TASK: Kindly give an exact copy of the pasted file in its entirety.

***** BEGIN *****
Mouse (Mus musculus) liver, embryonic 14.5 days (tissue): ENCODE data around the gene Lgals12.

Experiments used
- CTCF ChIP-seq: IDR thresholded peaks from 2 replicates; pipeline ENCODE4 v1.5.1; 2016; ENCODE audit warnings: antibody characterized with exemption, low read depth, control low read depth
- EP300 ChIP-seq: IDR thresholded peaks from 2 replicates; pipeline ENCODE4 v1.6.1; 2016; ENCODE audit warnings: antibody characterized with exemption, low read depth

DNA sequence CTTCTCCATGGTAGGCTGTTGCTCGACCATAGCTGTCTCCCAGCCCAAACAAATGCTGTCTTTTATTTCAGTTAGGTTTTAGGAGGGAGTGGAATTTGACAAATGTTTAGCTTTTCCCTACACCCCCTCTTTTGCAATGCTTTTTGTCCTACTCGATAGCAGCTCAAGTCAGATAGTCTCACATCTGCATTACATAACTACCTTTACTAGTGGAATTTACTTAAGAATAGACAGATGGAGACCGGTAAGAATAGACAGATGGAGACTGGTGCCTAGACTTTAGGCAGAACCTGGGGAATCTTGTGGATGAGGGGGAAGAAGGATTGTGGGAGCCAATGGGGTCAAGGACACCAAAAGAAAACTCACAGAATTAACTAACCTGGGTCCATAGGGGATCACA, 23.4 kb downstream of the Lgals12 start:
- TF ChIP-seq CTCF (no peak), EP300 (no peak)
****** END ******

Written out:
Mouse (Mus musculus) liver, embryonic 14.5 days (tissue): ENCODE data around the gene Lgals12.

Experiments used
- CTCF ChIP-seq: IDR thresholded peaks from 2 replicates; pipeline ENCODE4 v1.5.1; 2016; ENCODE audit warnings: antibody characterized with exemption, low read depth, control low read depth
- EP300 ChIP-seq: IDR thresholded peaks from 2 replicates; pipeline ENCODE4 v1.6.1; 2016; ENCODE audit warnings: antibody characterized with exemption, low read depth

DNA sequence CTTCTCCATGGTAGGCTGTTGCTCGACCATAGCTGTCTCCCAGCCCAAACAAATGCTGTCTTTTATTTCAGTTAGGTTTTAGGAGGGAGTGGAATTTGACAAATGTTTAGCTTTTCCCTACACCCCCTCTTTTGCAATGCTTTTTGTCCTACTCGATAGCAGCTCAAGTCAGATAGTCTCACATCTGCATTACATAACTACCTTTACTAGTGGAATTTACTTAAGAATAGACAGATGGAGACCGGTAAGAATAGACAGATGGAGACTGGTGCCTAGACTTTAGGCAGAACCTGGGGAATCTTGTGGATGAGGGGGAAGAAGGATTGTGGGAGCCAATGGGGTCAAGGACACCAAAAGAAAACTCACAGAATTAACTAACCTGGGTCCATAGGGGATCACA, 23.4 kb downstream of the Lgals12 start:
- TF ChIP-seq CTCF (no peak), EP300 (no peak)